The hospital is named after Lord Carrington who was Governor of NSW at the time of the Colony's Centenary (1788-1888). The Architect for the project was Harry C. Kent. When built the hospital had 49 beds for men and 40 for women. There were several cottages in this complex; Grasmere Cottage (used for the treatment of children in the early years), Redman Cottage, gifted by a Pittwater local, and the Freemasons Cottage. Alpha Cottage (no longer standing) was used to house patients prior to the building of the hospital from 1888.
The hospital was established on an 'all are welcome' basis through Mr. Paling's stringent outline of what such an institution should and could be - if people could not afford to contribute to their expenses they should still be welcomed, treated and nursed back to health. In this it was a public hospital established a decade before the Public Hospitals Act of 1898 and the instigating of providing health care to those whom bad health had robbed of the capacity to earn a living, atop medical expenses already incurred, surfaced in medical bodies such as dentists, illustrated through the good work of Pittwater gentleman Charles Autry Hall and the first Sydney Dental Hospital.
The historic sandstone/brick building is a landmark in the Camden area situated approximately 4 kilometres south west of the historic town of Camden. In the early 1970s, under the Sir Robert Askin government (elected in 1950 via the now abolished seat of Collaroy and became the first Member for 1973 established seat of Pittwater), the hospital was turned into an aged care facility following an agreement made between the NSW Health Commission, Federal Department of Health and Carrington Care’s Board of Trustees. This marked the start of a progression from a hospital that cared for convalescents to the organisation it is today – one that encompasses a retirement village of 300 villas and units, four residential facilities and a wide range of in-home support. The original hospital building, which was converted into a nursing home in the 70s, remains today as the administration building. The first Residential Aged Care facility was built on site in 1981.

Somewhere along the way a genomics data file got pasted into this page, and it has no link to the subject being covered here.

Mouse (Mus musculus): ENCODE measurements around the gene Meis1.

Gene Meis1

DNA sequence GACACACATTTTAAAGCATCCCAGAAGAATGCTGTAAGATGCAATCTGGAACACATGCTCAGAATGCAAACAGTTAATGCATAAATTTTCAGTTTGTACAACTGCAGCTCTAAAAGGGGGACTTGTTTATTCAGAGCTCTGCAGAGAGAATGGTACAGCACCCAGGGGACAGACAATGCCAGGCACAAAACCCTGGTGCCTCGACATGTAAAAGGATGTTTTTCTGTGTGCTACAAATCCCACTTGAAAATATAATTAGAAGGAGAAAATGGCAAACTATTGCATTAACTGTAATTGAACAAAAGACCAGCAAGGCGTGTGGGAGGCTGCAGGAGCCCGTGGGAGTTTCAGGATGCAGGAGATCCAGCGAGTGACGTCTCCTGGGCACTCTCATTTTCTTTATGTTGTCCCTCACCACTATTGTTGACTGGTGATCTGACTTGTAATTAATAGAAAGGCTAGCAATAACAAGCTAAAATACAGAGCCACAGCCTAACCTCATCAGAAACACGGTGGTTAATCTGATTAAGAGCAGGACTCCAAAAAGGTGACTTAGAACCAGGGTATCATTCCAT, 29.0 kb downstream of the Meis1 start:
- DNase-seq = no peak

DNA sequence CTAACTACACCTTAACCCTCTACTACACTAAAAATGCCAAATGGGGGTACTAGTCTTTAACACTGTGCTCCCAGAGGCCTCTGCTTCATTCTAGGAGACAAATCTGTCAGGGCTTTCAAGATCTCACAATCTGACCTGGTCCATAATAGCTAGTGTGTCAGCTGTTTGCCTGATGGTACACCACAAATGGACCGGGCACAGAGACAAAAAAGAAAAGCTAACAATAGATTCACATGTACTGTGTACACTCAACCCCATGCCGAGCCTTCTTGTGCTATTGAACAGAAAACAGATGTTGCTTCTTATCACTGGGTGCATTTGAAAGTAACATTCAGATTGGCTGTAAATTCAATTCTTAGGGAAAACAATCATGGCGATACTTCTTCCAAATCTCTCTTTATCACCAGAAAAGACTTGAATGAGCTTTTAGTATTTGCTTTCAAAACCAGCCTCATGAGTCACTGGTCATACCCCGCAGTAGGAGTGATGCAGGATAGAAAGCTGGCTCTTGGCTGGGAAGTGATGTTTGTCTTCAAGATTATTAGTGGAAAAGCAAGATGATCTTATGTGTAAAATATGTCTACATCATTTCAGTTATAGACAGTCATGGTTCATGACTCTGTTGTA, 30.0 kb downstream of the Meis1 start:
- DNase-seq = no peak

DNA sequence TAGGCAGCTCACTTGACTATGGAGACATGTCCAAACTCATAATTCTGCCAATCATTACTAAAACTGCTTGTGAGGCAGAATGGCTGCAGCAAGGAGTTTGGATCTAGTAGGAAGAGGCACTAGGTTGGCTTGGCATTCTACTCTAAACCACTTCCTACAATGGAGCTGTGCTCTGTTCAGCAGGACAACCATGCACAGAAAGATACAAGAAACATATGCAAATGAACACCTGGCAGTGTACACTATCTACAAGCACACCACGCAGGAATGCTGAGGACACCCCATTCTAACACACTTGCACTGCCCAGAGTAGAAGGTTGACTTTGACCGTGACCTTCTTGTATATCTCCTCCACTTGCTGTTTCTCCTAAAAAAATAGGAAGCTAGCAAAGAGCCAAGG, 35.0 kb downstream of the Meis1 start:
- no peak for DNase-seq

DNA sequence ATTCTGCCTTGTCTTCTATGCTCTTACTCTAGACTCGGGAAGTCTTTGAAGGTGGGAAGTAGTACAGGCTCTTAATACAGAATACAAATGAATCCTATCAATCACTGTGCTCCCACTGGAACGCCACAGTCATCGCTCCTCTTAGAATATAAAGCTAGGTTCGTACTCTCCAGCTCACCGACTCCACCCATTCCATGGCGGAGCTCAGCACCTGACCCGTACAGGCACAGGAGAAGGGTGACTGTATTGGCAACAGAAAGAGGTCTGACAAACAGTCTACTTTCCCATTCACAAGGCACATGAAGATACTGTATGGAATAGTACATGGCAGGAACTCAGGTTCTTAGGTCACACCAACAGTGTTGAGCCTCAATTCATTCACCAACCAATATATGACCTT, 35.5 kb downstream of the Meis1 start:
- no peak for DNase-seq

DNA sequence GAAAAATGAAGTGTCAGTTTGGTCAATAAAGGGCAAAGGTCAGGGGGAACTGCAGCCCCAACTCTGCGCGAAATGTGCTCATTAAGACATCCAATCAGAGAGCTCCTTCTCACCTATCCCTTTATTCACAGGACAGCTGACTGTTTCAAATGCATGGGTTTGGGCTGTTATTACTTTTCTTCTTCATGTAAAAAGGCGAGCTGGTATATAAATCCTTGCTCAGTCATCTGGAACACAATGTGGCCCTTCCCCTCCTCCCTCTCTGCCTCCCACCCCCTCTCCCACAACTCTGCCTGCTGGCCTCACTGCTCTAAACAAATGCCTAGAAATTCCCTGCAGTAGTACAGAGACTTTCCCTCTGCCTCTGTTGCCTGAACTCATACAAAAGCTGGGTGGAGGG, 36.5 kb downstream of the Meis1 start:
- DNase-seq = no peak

On site are Independent Living units, a Nursing Home (aged care facilities; Paling Court, Grasmere Terrace, Mary Mackillop, Werombi Court along with Residential respite), palliative care as well as allied health services such as an on-site medical clinic, on-site pharmacy, podiatry, dietitian, physiotherapy, optical services and the Rocksalt Restaurant &c etc..
Carrington Aged Care in 2018, showing roads/paths between complexes, larger structures and villas as well as the 'lake' of 1888 and proximity of the Nepean River - courtesy Google satellite images.(still listed as public hospital under 'Carrington Centennial Hospital')
Mona Vale Hospital sits on 8.8 hectares of land, Carrington is situated on 400 acres, although some records state the farm donated by Paling was 500 acres, others say it was 650 acres in size when given.
In looking back on what has happened to such facilities we can see what may be happening here right now and planned to occur in the near future being repeated. Residents may wonder why the model for public health that works just an hour and a half from here, and is so similar and linked with Pittwater in so many ways, is deemed no longer necessary or practicable for Pittwater. Campbelltown Hospital has had well over 700 million allocated to upgrade this facility in 2017, just north of here Wyong Hospital has received 200 million from the government to upgrade, while on Friday July 7th, 2017 the NSW Government's Health Minister, The Hon. Brad Hazzard, announced the Liberals had decided to ditch plans to part-privatise Bowral and District Hospital and that too will be undertaken by the government alone.